A sea of colour filled Churchill Square on Saturday, where Pride festivities returned after an eight-year absence from that downtown Edmonton space.
It’s also been four years since any large Pride event in the city, after the city’s previous Pride society disbanded in 2019 and then the COVID-19 pandemic happened.
“When they lifted the restrictions on events, a group of people came together and said, ‘Hey, we have two months — let’s plan a massive festival!'” Edmonton PrideFest executive producer Trevor Watson said with a laugh, noting this may be some people’s first time.
“So many people there have never been to a Pride (event) before, so we’re so excited to deliver this event for them,” Watson said.
People of all ages and backgrounds flocked to downtown Edmonton for the free, public, family-friendly event with entertainment.
“It feels nice that there are all these people that are supportive and are part of the community,” said 10-year-old Darien Santamaria, who identifies as non-binary.
“It’s so important to have these safe spaces because QTBIPOC (Queer, Trans, Black, Indigenous People of Color) members and LGBT members, we are still fighting for basic human rights. We have come a long way, but there’s still a long way to go,” Watson said.
Watson said Edmonton is a very welcoming community and it means the world to members of the 2SLGBTQQIA+ community.
“It really means life or death for so many people in our community.”
The goal of 2022 Edmonton PrideFest was to be even bigger and more inclusive than ever before, highlighting minority performers within the queer umbrella — especially those who are QTBIPOC.
FULL COVERAGE: Inside Pride
Many at Saturday’s events said there is still a lot of work to be done when it comes to the QTBIPOC communities.
“I think it’s the mainstream LGBT’s responsibility to utilize their privilege in order to uplift those voices,” said Cedar T, an Indigenous model & two-spirit performer from Saddle Lake Cree Nation that goes by Boyd Whiskeyjack when not in drag.
She sits on the board of Capital Pride Edmonton — a 2SLGBTQ+ organization that celebrates equity, diversity and holds space for the Two-Spirit, QTBIPOC community.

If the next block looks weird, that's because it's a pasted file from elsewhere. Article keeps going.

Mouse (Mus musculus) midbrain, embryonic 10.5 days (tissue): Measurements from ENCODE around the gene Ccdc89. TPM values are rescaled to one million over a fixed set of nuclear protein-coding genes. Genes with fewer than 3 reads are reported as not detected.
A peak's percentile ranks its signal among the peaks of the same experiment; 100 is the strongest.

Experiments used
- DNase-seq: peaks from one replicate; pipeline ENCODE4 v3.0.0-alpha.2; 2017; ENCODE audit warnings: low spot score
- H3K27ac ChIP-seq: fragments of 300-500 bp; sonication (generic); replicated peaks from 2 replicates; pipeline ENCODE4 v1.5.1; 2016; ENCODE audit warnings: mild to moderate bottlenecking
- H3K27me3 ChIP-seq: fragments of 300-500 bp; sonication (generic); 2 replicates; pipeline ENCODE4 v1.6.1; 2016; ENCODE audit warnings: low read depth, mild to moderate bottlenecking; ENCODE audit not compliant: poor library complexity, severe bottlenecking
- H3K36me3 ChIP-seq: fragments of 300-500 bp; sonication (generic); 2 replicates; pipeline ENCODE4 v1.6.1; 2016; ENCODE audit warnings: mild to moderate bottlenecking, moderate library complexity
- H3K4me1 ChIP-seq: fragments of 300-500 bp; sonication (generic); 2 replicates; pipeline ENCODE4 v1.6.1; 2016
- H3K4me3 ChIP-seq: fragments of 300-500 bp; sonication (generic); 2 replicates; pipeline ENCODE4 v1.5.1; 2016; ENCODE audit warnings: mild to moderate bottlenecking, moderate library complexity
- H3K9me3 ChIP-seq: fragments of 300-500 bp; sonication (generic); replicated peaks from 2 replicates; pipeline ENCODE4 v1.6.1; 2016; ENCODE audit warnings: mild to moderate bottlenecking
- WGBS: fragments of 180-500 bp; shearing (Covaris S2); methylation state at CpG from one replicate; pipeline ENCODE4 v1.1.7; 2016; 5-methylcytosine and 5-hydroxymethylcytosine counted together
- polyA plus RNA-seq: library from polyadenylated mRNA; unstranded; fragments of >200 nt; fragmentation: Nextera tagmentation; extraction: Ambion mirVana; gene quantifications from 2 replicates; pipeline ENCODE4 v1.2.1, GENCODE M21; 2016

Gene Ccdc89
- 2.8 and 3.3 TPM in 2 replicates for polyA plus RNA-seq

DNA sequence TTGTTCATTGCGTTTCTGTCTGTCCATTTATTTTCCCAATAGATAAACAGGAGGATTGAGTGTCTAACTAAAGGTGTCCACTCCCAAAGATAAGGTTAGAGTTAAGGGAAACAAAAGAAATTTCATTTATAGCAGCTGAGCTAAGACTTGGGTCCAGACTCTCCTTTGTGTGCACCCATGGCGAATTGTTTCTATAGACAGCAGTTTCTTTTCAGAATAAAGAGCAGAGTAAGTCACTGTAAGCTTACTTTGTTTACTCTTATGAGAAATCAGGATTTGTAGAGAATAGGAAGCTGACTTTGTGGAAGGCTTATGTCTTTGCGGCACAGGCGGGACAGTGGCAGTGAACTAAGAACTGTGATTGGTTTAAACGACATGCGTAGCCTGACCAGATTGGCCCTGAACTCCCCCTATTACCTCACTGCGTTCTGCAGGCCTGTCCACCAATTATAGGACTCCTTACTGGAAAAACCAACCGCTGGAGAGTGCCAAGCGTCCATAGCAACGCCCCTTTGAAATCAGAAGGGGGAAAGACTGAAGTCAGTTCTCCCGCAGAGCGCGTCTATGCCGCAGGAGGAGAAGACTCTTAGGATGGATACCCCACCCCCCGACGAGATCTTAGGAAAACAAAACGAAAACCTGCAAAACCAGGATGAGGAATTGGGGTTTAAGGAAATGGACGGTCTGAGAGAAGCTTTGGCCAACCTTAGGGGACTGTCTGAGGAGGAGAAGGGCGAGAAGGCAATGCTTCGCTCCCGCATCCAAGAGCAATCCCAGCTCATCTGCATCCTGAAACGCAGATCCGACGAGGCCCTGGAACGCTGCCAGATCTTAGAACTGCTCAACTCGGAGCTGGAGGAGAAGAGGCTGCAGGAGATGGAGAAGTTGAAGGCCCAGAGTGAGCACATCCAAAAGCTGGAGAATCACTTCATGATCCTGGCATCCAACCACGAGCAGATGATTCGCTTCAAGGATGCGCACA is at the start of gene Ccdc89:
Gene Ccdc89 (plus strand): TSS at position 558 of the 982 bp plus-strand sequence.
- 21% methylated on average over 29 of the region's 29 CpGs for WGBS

Cedar T said as much as Pride is a celebration, it’s also a learning opportunity.
“I think it’s important to do the research, to not ask the QTBIPOC community how they can help by taking anti-oppressive training, cultural sensitivity training and really just educate themselves on the issues that are faced by the marginalized groups.”
Kirsten Threefingers came to the festival with their sister and said it was amazing to see so many other members of the 2SLGBTQQIA+ community, especially those of Indigenous background like themself.
“I just feel so comfortable today,” they said. “It absolutely helps me connect more with being two-spirited.”
Two-Spirit is a modern umbrella term used by Indigenous peoples in North America to describe a person with both masculine and feminine spirits.
It’s a relatively new term for a historic concept in Indigenous communities and acknowledges the fluidity and spectrum of gender identity and expression.
Two-Spirit people have existed for centuries prior to European contact, but colonization led many Indigenous people to think negatively about queer and gender-diverse people in their communities.
Threefingers said seeing other two-spirited people at the Edmonton event made them very proud.
“Love always wins,” they said.
Attending the festival is a step allies can take to bridge the gap between groups, said attendee Jason Johnson. He said being gay is a big part of his identity and he has missed not having a public Pride event.
“People need to feel like they have a place where they can be themselves. People need to feel heard, like their voices matter — because they do, right?”
This is the 40th year of Pride events in Edmonton, Watson said, adding the first event began as a protest.
“It was a small group of very, very courageous people that led a protest down the street, and that over 40 years has developed into one of Edmonton’s largest, most exciting festivals,” he said.
“That’s basically why we’re here — to remind people the history of Pride, that it started as a protest,” Cedar T agreed.
“I also think people have their full right to celebrate because we’ve come a long way, but there’s still so much more work to do.”
In 2019, the Edmonton Pride Festival Society cancelled the event, citing a lack of funding and volunteers as well as a belief the organization was “not fulfilling our mission this year, which is to unify our community.”
The year before, the parade was halted for more than half an hour by demonstrators demanding organizers uninvite Edmonton police officers, the RCMP and military personnel from the event, amid a country-wide debate over the presence of police in Pride parades.
While a parade was not part of Saturday’s celebrations, Watson hinted it could happen next year.
In the month of June, Global News is exploring deeper issues related to the 2SLGBTQQIA+ community in our series, Inside Pride, which looks at the importance of the acronym and the labels it represents.